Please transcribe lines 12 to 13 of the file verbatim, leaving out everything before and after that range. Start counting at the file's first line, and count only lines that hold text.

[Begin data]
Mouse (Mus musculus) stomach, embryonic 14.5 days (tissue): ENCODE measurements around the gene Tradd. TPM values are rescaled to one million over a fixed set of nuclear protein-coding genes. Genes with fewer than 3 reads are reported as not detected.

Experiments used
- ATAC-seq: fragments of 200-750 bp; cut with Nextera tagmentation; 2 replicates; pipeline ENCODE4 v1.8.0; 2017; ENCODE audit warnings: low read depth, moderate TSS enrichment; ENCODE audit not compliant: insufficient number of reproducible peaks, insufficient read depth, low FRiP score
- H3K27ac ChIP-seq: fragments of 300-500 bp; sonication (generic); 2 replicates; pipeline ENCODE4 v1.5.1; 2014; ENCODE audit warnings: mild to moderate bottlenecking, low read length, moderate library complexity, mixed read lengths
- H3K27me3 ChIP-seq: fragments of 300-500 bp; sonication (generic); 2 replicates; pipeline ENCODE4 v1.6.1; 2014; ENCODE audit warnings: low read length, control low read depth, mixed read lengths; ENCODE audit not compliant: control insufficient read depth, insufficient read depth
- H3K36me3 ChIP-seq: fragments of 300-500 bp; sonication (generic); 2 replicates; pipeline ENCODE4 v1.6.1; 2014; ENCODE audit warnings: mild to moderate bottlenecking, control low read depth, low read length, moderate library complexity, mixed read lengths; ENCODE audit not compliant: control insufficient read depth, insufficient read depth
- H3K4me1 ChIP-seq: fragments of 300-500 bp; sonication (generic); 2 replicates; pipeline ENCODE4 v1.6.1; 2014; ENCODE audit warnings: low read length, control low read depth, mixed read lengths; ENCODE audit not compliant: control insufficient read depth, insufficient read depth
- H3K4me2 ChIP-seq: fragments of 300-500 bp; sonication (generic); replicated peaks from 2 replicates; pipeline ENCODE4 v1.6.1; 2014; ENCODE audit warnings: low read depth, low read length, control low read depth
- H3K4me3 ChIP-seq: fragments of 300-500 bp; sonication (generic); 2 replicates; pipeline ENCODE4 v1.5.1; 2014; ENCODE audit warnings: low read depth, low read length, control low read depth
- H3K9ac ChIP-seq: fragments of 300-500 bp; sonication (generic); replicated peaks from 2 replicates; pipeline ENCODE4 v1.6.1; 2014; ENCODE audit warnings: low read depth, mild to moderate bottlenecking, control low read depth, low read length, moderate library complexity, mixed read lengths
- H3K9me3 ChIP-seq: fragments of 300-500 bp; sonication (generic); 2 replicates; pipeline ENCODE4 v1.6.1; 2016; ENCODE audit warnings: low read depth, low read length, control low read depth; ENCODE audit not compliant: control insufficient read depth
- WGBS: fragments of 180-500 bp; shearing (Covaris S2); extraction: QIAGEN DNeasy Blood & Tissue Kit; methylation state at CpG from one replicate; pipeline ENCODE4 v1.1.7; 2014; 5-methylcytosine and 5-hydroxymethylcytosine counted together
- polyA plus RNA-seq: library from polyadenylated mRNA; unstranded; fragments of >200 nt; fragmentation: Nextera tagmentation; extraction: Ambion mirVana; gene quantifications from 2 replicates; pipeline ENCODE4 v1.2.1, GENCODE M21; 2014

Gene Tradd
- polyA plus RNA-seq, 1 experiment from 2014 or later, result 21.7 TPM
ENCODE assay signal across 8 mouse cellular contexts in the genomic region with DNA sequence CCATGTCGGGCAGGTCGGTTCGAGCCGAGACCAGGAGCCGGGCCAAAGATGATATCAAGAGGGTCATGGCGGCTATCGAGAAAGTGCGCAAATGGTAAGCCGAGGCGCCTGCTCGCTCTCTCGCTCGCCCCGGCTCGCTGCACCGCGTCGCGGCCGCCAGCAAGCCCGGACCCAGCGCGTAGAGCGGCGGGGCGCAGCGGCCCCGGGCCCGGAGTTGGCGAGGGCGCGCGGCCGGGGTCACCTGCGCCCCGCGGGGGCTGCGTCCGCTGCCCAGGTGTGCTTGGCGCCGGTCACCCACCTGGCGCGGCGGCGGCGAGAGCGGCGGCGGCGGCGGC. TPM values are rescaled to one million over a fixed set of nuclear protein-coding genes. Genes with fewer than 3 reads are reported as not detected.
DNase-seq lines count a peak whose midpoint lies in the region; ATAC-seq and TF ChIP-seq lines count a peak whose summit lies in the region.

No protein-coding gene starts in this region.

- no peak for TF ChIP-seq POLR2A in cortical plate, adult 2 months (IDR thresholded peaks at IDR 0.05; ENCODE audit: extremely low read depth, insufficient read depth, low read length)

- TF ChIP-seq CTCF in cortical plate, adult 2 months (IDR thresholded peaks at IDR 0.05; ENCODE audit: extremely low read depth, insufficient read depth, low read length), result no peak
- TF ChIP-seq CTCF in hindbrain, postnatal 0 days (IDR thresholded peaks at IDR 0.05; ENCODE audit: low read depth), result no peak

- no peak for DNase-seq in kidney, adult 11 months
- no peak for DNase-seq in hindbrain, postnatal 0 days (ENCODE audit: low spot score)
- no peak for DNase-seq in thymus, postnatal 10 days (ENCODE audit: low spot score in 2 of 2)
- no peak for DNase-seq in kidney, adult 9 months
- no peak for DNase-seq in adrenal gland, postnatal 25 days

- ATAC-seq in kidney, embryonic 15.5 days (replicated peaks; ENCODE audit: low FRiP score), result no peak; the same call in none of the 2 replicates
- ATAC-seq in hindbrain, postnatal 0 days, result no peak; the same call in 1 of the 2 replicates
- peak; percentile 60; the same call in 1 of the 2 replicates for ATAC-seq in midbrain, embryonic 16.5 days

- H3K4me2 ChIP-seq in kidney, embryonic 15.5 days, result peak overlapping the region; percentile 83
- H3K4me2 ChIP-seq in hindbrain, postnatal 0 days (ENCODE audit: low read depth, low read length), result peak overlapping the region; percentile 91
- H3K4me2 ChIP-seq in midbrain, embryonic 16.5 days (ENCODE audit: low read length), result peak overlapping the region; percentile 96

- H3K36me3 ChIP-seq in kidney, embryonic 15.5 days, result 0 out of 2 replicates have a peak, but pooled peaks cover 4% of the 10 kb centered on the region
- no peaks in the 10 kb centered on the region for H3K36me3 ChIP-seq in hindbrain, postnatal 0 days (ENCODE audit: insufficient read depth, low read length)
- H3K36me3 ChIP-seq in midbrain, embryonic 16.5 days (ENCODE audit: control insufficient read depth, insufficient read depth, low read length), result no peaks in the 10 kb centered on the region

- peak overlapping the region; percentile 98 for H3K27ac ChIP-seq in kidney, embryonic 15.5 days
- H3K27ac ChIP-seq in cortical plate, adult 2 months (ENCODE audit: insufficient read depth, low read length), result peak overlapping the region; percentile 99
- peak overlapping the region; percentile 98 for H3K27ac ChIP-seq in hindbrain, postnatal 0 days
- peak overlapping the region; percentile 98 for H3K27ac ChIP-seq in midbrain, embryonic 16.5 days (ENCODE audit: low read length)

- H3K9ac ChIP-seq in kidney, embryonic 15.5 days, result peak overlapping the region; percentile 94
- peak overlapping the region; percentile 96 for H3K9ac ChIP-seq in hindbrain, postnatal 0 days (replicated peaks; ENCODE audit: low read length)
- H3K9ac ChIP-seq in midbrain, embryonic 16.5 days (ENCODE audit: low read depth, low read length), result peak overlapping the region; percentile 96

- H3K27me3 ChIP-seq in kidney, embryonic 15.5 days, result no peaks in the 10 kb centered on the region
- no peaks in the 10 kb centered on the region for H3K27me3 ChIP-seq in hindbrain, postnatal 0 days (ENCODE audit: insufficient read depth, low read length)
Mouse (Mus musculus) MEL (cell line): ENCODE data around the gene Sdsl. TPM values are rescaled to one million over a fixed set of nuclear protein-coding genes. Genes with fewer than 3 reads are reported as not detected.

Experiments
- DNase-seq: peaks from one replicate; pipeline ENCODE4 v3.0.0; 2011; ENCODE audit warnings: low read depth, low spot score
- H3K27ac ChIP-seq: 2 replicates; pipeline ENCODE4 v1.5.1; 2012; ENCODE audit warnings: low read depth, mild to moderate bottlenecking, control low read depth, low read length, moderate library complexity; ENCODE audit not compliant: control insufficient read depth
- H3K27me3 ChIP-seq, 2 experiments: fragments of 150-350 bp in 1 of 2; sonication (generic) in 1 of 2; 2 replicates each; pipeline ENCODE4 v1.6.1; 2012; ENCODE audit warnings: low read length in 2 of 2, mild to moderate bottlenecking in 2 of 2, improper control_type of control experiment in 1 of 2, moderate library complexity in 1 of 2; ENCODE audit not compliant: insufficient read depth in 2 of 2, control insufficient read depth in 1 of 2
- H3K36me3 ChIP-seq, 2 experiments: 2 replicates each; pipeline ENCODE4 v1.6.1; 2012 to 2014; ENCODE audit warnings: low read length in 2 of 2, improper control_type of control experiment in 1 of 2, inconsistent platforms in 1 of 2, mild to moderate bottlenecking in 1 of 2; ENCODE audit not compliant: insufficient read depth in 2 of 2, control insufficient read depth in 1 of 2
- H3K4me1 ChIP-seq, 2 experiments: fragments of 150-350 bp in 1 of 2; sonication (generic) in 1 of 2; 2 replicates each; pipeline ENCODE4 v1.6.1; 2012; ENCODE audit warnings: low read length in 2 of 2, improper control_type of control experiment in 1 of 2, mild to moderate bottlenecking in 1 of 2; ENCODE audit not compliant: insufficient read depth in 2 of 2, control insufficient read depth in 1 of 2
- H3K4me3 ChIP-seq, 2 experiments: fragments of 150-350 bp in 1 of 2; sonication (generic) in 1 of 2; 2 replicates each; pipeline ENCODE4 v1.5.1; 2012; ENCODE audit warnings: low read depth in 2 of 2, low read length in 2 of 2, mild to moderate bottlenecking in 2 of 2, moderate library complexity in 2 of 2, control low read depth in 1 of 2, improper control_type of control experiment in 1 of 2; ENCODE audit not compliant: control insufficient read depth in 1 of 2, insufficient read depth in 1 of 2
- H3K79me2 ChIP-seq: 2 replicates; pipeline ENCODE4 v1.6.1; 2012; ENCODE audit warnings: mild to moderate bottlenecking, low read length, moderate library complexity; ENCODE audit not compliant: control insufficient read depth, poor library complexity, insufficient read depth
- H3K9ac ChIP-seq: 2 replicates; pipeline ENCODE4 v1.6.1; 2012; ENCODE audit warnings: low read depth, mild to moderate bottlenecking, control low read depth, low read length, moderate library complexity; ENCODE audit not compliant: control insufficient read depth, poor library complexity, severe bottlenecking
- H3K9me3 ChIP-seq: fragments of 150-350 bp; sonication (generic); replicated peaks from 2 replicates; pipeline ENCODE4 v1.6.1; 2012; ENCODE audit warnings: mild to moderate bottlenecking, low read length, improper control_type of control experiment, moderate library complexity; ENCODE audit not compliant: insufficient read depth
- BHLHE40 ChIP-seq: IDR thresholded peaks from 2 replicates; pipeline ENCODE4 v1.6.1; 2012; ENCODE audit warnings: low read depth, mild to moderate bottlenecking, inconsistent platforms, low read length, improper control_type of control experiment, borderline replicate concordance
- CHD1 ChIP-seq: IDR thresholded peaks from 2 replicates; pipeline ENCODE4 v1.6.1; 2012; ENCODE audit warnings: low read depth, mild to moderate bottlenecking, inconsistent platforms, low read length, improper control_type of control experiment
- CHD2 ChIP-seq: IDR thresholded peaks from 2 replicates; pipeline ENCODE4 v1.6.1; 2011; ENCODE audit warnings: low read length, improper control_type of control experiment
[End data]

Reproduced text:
- WGBS: fragments of 180-500 bp; shearing (Covaris S2); extraction: QIAGEN DNeasy Blood & Tissue Kit; methylation state at CpG from one replicate; pipeline ENCODE4 v1.1.7; 2014; 5-methylcytosine and 5-hydroxymethylcytosine counted together
- polyA plus RNA-seq: library from polyadenylated mRNA; unstranded; fragments of >200 nt; fragmentation: Nextera tagmentation; extraction: Ambion mirVana; gene quantifications from 2 replicates; pipeline ENCODE4 v1.2.1, GENCODE M21; 2014